"Perry Mason." "Ally McBeal." "LA Law." "Boston Legal." "The Practice." "Judd for the Defense." "The Defenders." "Law and Order." And so on, and so on. If you like to binge-watch, you could literally spend years focusing on television shows that deal with the law. We are fascinated by the intricacies of the legal world. We love to watch what happens, especially when there are those who do not follow the law and get caught. So, what is it that we are really obsessed with here? Is it the law itself, the law breaker, or the law maker?
Today, as you read these words, Jewish people all over the world are actually celebrating law. Sometimes the name of this day actually makes it on to a civil calendar -- Simchat Torah or "Rejoicing in the Law." Perhaps it may strike you as a bit strange, a holiday simply devoted to the joy of law. In our case, it is the law that specifically relates to Jewish life, otherwise known as the Torah. The word "Torah" can be understood in several ways. Primarily, Torah refers to the first five Books of the Hebrew Bible, which, of course we share with those who hold holy the Christian Bible. Perhaps you've either visited a synagogue or watched in a movie or on TV where Jews read from a scroll that is rolled up and placed in what is known as an "Aron Kodesh" or "Holy Ark." The word "Torah" also can be used generically to mean "teaching." It is related to the same Hebrew words for "parents" or "teachers."
But back to today. Simchat Torah celebrates both the end of the cyclical reading of the Torah and the beginning. In synagogues all over the word today, the last words of the book of Deuteronomy are chanted, immediately followed by the first words of Genesis. The obvious symbolism of this act is to reinforce the idea that in our tradition, our "laws" are never ending.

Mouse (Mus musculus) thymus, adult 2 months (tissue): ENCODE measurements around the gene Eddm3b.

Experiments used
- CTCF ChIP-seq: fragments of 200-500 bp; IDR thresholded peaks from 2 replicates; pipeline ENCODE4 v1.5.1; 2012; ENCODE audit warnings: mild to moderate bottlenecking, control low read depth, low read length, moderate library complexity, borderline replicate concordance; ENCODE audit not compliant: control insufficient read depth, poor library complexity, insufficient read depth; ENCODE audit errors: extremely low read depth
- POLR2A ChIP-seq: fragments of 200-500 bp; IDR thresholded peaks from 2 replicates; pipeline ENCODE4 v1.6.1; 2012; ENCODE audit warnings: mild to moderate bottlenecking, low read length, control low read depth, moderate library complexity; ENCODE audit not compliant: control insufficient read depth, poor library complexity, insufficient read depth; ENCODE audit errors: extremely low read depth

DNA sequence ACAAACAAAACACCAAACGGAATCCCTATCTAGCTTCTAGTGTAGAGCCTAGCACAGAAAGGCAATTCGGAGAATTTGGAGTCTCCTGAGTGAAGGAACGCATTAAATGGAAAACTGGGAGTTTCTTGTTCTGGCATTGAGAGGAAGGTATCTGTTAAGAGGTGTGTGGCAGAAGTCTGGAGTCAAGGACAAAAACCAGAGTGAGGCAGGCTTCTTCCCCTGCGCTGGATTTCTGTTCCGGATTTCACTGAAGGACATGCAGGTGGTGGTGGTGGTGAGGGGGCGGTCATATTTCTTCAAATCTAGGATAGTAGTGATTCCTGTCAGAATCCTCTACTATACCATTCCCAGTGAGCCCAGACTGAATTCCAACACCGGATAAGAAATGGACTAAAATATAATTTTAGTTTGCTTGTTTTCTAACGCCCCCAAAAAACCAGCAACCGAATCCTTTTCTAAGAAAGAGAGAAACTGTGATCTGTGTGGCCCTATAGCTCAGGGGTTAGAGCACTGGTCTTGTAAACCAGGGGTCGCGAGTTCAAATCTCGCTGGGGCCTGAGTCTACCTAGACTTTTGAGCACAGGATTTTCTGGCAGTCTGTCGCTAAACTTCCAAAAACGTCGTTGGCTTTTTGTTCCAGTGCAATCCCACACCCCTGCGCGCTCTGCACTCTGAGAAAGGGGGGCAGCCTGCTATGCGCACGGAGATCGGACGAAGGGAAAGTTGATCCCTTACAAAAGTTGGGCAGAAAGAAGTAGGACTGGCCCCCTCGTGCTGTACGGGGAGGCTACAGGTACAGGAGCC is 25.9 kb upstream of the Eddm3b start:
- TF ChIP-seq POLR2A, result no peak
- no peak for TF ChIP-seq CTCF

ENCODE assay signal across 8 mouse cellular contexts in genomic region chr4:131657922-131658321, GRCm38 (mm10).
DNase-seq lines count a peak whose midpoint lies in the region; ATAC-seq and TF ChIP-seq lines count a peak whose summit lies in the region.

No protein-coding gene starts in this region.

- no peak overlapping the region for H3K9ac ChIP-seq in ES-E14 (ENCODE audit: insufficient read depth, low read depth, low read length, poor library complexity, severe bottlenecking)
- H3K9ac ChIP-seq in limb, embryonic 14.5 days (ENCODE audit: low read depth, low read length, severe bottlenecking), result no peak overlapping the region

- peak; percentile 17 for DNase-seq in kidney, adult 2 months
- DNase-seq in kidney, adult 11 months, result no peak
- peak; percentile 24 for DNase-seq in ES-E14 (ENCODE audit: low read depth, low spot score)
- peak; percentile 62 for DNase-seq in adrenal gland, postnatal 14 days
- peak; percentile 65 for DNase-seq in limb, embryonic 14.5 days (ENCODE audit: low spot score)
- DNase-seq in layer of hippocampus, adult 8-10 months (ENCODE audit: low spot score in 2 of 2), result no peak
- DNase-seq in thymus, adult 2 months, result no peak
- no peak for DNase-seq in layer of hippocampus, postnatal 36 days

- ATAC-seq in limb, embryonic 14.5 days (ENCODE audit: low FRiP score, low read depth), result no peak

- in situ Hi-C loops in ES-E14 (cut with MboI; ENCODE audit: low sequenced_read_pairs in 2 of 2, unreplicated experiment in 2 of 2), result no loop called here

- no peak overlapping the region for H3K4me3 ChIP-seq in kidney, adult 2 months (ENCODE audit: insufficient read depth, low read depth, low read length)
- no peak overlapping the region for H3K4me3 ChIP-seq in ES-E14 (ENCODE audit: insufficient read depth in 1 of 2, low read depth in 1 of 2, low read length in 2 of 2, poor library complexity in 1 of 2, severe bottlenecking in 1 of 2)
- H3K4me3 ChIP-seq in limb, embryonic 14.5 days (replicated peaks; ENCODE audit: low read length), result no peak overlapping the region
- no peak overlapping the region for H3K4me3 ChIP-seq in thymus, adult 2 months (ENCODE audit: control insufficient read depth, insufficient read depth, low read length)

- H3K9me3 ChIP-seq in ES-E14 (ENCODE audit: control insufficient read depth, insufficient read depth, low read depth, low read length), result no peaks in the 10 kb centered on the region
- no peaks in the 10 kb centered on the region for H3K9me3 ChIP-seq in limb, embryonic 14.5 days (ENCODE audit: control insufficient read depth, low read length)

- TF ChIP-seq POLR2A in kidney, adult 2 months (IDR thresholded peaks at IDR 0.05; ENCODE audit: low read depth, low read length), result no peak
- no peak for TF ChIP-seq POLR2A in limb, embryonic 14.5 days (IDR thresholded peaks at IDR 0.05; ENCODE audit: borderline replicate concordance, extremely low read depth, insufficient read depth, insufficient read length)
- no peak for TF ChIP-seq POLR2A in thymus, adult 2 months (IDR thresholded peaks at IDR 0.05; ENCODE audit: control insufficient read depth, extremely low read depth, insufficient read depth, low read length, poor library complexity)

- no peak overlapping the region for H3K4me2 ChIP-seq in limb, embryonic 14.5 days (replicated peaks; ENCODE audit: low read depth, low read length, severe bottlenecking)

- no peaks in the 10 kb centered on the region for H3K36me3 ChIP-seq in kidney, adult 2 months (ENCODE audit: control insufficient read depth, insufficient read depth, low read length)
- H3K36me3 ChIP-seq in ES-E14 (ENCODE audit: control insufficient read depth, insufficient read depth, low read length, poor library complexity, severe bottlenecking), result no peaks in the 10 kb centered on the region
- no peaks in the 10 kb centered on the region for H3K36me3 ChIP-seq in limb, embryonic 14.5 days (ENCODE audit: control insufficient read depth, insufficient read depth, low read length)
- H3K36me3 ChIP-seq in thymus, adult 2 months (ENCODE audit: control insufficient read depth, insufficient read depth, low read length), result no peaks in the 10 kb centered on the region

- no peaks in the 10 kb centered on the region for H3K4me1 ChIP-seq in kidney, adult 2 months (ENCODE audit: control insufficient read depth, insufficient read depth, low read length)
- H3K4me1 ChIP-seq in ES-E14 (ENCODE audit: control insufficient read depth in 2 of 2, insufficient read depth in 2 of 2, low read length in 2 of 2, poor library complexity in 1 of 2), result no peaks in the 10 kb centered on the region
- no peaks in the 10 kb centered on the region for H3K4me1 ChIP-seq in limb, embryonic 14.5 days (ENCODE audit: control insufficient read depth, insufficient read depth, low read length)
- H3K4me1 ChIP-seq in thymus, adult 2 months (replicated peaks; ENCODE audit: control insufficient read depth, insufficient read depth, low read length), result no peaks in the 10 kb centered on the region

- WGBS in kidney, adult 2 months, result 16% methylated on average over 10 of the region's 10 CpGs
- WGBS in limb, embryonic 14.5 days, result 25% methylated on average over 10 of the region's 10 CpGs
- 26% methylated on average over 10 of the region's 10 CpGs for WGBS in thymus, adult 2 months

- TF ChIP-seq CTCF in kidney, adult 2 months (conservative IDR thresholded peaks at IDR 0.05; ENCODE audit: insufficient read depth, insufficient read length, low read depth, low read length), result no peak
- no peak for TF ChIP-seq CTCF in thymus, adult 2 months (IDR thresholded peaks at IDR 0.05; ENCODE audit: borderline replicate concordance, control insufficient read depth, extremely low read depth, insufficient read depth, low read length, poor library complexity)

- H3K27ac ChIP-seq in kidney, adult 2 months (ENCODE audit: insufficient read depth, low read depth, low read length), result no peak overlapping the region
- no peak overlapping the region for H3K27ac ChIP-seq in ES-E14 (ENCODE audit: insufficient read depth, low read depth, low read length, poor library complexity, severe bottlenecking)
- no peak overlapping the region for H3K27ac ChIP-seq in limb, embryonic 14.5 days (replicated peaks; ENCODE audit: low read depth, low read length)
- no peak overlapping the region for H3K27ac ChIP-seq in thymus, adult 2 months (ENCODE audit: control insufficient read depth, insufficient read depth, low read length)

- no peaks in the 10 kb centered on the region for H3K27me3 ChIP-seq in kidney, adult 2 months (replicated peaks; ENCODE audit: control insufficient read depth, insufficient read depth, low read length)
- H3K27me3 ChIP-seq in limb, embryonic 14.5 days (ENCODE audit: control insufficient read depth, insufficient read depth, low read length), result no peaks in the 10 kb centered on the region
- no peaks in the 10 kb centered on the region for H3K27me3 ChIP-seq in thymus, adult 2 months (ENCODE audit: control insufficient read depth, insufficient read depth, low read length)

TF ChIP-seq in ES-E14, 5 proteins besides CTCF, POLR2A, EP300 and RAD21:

Indeed, the same might be said for our civil laws, the American legal system, or for that matter, the legal structure of many governments. But here is where we part. Picture our own United States Supreme Court, if you will. Traditions still exist that date back to when they first sat together in 1790. Judges wear black robes and observe a solemnity that underscores the primacy of the law.
But imagine if you will: What if the justices all of a sudden, jumped up from their seats and starting dancing around the courtroom? Perhaps they might carry law books and kiss them as they danced. Perhaps they'd encourage others to join them in their "rejoicing of the law." That's exactly what happens in a synagogue on Simchat Torah. We do not just read or study the law; we show our love for Torah. "Ki hem chayenu v'orech yameinu -- for They are our life and the length of our days." Every day we recite these words for our love of Torah, because we know that our very existence depends on them.
Samuel Radwine is the cantor for Congregation Etz Chaim in Bentonville and cantor emeritus of Congregation Ner Tamid of South Bay in Rancho Palos Verdes, Calif. Email him at email@example.com.